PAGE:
Qualitative data reveals that for some, participation in digital storytelling facilitates growth and meaning making, suggesting the clinical applicability of digital storytelling. Themes from the data also reveal that participation helps the organization of thoughts and emotions about the loss, encourages confidence in the ability to discuss feelings with others and serves as a source of closure. Data also reveals that participation in digital storytelling contributes to personal growth. Specifically, participants cite they felt a sense of pride in their newly acquired digital skills as well as a sense of mastery over their own self-narrative.

A projection of the floor of the Aegean Sea makes the walls blue and on the floor lies three mats with brightly colored flowers placed on them

"In Memoriam" includes a projection mapping of the Aegean Sea.

How have you used art to make meaning in your own life?

I use art to both memorialize and make meaning of the loss of my father. My most recent solo exhibition, “In Memoriam,” which is on display through March 10 at Elon University, celebrates the life of my father by creating the funeral he couldn't have due to COVID-19. This work is a nod to my familial history and the memory of my father but is also symbolic of the collective grief and trauma our world is going through that motivates an emotive and healing response. 

“In Memoriam” consists of an immersive projection-mapped video installation of the Aegean Sea, a documentation of an
artist performance, sculptural artifacts from this performance,
an artist book and an augmented reality work. The 2 ½-hour-long performance was realized in a late 12th-century Byzantine bathhouse, a UNESCO world heritage site, in Thessaloniki, Greece. Included in this performance is the tying of red jute ribbon around the pillars of the bath house, which is inspired by the painted ribbons on the stelai of the historical Greek burial sites. The red threads signify a connection to the dead, and back to the Earth, and a link to my Greek heritage.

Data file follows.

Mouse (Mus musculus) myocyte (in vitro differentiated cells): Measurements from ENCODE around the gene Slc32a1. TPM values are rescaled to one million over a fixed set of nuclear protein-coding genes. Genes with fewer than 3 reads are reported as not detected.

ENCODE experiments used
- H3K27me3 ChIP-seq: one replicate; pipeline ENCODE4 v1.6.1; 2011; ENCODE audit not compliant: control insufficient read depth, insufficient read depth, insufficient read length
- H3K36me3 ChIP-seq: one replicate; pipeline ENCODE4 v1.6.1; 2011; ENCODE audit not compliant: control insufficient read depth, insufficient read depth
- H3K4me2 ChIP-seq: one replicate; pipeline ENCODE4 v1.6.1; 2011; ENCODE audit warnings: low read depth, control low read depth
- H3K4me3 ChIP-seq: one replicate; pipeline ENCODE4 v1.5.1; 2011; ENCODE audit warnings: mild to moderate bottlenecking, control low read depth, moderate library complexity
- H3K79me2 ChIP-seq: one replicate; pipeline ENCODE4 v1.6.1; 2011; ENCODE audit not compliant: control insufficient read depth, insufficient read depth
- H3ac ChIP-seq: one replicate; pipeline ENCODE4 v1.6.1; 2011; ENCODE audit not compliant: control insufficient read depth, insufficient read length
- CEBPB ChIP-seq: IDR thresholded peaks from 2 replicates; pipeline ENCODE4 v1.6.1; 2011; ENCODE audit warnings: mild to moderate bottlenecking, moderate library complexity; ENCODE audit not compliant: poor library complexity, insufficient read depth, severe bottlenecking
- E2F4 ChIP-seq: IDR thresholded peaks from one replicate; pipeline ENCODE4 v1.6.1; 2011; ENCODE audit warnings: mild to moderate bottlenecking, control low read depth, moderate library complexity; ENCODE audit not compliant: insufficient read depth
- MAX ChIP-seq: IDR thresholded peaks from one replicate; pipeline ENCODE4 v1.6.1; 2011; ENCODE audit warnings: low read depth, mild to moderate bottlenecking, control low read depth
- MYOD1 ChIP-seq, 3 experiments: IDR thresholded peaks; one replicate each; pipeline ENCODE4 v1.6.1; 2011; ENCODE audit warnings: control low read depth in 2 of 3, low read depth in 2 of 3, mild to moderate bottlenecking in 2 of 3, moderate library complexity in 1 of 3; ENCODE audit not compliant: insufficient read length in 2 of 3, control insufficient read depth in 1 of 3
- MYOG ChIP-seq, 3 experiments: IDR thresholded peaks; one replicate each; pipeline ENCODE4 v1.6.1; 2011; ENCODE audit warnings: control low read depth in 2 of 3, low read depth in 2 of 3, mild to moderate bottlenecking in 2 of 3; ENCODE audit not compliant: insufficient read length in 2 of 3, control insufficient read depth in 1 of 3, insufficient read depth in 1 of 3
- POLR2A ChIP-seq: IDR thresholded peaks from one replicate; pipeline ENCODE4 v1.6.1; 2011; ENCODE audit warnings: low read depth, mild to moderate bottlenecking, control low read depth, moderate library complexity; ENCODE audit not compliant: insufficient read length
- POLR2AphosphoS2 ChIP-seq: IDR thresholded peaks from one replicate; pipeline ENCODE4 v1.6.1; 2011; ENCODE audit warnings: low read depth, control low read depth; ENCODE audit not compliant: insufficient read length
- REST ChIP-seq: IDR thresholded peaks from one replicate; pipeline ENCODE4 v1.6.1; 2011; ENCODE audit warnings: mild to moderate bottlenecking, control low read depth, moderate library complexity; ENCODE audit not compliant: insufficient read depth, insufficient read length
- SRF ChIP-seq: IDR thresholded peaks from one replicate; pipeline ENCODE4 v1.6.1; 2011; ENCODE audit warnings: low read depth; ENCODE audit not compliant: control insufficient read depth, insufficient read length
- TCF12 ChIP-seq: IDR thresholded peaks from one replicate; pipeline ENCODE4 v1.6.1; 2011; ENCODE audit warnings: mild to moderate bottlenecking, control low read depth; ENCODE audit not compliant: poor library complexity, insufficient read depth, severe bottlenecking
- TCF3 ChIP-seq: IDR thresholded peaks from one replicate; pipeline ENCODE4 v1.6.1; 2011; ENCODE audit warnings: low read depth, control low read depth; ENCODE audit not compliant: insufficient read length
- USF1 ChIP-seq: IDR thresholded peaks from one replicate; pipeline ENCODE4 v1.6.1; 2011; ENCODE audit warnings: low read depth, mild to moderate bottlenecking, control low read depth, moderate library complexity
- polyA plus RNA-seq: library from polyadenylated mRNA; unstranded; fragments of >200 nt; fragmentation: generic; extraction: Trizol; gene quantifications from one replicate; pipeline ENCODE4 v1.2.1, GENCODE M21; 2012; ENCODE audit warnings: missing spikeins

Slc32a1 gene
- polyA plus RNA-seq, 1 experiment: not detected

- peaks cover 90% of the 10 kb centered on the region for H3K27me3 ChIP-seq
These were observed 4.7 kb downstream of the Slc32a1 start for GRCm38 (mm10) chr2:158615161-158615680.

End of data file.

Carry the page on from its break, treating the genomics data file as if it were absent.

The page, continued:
The artist book, titled “farewell_father,” documents my caregiving journey and an augmented reality work, “How long after this before I’m gone?” emphasizes the reality of what our bodies can do to us and how we process and make sense of these life events.

How did you land on this area of study? 

I’ve always been interested in normalizing conversations about death and dying, something that isn’t as common in Western culture.

Since graduate school, my work has used art to cope with trauma and to connect with other individuals with similar experiences. In 2015, my first year at MU, I facilitated a workshop on using digital storytelling to tell health stories and met my collaborator, Abigail Rolbiecki, assistant professor in the School of Medicine. Soon after we began developing these bereavement interventions and delivering them to a variety of populations.